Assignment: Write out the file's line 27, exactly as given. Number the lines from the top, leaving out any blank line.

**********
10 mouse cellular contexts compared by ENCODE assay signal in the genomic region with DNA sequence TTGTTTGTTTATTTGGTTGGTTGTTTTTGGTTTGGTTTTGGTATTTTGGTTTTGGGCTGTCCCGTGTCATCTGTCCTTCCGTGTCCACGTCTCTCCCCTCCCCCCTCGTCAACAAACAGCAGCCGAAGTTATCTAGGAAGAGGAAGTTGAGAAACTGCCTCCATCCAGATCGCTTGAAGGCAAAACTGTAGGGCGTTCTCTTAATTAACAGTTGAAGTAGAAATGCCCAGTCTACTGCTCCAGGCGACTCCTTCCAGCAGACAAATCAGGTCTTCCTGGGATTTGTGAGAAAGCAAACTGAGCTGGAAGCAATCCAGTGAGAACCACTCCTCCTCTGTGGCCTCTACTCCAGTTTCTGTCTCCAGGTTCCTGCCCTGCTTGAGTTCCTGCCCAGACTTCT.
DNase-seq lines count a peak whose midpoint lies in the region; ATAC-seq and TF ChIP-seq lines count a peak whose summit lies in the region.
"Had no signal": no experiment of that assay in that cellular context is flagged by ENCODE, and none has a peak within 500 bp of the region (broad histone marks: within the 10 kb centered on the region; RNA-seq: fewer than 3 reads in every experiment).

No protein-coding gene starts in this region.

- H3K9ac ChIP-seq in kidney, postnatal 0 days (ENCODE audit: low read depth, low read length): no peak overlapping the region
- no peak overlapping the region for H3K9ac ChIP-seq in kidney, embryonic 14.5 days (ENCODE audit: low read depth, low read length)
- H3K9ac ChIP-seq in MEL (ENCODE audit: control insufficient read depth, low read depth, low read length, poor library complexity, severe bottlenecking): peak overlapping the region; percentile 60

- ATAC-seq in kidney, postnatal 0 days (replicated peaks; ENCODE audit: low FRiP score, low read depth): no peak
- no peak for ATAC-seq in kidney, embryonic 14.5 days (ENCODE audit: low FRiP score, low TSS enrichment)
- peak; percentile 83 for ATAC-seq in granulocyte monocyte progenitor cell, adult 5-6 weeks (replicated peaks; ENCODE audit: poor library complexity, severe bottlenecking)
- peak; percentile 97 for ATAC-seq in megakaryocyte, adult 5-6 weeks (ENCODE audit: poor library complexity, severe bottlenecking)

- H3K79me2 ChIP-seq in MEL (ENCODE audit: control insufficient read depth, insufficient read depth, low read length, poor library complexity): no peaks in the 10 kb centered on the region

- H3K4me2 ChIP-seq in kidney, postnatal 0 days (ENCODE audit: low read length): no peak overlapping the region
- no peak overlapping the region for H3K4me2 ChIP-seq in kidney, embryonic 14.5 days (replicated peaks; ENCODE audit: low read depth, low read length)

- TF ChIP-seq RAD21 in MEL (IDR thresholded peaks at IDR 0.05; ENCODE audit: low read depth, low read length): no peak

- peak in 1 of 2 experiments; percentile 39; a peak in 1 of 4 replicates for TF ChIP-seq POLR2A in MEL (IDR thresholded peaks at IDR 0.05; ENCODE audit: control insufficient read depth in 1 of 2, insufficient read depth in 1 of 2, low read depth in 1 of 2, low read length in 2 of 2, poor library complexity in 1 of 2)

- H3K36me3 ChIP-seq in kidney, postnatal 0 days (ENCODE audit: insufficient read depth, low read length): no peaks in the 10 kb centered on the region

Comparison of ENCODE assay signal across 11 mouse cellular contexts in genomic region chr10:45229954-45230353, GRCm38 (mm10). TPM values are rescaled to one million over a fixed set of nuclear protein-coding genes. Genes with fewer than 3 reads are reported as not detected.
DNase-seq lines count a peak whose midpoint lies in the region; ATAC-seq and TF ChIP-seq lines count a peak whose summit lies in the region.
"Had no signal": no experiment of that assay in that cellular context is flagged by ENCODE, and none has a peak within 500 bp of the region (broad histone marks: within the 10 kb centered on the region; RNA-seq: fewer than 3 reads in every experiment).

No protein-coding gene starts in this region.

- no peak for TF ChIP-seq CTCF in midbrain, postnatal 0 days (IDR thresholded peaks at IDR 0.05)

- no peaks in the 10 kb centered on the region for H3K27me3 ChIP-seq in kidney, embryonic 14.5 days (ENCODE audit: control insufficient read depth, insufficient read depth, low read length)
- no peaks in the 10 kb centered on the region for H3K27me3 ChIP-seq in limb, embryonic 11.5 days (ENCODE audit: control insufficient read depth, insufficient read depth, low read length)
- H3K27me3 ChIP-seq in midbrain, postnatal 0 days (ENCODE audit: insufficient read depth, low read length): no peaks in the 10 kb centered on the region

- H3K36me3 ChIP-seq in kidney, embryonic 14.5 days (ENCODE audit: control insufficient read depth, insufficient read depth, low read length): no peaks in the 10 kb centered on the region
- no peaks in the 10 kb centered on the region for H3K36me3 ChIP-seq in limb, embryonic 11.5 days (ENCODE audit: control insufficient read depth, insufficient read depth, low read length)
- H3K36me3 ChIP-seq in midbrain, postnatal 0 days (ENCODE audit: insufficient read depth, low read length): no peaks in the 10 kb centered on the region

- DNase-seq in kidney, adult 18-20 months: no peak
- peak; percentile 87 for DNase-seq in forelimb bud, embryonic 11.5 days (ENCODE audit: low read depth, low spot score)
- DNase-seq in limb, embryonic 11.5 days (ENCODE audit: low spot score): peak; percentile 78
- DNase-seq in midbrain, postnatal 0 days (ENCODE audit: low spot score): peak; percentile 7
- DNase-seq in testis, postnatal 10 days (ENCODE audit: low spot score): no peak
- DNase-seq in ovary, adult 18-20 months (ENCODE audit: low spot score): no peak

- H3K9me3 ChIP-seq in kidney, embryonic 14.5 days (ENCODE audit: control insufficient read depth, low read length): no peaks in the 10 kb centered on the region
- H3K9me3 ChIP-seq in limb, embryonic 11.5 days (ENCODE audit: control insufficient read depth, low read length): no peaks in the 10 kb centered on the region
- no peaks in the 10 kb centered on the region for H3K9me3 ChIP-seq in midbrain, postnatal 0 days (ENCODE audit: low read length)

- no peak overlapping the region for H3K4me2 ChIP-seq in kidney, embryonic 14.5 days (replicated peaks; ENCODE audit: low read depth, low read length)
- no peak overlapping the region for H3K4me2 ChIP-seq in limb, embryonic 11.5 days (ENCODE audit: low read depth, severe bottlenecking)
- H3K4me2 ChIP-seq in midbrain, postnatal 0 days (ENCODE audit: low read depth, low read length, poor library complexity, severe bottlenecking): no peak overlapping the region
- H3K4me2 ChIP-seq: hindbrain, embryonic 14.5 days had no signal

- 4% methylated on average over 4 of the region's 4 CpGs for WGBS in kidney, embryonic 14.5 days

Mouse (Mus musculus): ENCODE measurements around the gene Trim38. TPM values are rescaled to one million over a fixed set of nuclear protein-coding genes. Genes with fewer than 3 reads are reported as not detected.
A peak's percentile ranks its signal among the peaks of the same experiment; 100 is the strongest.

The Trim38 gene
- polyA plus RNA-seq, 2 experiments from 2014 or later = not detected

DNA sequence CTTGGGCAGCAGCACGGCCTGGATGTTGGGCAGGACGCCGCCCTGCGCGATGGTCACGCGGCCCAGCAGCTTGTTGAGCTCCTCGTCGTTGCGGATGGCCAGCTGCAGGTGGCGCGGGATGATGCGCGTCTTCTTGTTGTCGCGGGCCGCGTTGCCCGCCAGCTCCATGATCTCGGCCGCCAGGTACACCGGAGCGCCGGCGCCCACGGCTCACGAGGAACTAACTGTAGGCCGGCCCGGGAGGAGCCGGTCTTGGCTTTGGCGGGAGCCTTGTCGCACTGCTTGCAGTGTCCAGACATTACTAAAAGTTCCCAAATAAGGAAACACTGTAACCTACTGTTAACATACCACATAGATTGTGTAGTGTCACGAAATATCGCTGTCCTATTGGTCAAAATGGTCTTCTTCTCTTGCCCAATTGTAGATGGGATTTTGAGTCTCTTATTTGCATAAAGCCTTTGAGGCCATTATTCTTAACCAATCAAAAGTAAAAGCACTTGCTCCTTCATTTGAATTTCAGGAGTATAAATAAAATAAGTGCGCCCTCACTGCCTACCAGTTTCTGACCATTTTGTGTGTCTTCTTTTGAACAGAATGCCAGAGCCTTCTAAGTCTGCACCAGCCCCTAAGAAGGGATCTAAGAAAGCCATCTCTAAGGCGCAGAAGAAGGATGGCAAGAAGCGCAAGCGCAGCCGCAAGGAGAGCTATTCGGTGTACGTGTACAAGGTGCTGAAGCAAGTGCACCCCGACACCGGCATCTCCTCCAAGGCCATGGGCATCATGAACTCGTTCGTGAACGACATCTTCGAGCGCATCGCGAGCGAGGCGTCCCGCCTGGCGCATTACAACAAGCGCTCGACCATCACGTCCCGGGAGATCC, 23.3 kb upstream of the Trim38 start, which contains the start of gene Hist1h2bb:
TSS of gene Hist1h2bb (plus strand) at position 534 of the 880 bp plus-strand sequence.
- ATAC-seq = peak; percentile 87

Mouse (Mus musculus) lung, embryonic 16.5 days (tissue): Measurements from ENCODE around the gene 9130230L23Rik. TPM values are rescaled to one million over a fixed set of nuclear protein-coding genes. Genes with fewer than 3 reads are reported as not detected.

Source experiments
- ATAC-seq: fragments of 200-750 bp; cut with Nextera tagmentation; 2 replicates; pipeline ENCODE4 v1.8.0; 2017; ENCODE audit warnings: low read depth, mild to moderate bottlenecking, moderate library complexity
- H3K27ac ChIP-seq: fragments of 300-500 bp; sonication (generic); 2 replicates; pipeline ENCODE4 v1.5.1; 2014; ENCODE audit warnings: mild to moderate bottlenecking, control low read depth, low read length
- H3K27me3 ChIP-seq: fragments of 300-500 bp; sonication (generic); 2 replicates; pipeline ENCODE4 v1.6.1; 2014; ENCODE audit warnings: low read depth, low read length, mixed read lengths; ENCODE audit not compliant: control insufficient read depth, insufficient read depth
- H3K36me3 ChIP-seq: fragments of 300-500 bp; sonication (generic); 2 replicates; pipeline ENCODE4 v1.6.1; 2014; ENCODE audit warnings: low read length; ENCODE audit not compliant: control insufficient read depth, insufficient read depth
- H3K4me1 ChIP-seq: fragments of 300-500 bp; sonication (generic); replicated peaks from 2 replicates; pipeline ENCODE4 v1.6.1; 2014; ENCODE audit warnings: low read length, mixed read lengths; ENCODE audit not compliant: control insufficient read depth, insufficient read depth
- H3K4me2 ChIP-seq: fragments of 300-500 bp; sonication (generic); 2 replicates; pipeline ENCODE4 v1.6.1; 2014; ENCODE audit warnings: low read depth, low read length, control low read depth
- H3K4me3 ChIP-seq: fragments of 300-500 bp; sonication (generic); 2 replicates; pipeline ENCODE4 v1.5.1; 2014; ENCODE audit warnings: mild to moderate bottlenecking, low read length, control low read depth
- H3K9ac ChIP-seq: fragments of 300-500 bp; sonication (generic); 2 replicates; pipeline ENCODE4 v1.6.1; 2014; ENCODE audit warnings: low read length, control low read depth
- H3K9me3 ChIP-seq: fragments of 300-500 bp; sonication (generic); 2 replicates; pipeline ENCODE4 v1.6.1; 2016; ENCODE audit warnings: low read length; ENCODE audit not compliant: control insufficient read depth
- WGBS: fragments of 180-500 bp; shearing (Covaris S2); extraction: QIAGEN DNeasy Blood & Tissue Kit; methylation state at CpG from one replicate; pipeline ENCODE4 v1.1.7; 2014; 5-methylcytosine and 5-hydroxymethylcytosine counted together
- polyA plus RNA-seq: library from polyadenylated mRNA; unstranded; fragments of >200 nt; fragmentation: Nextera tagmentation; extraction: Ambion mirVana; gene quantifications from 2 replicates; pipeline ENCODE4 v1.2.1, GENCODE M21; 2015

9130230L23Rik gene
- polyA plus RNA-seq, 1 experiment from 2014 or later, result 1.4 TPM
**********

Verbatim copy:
- no peaks in the 10 kb centered on the region for H3K36me3 ChIP-seq in limb, embryonic 11.5 days (ENCODE audit: control insufficient read depth, insufficient read depth, low read length)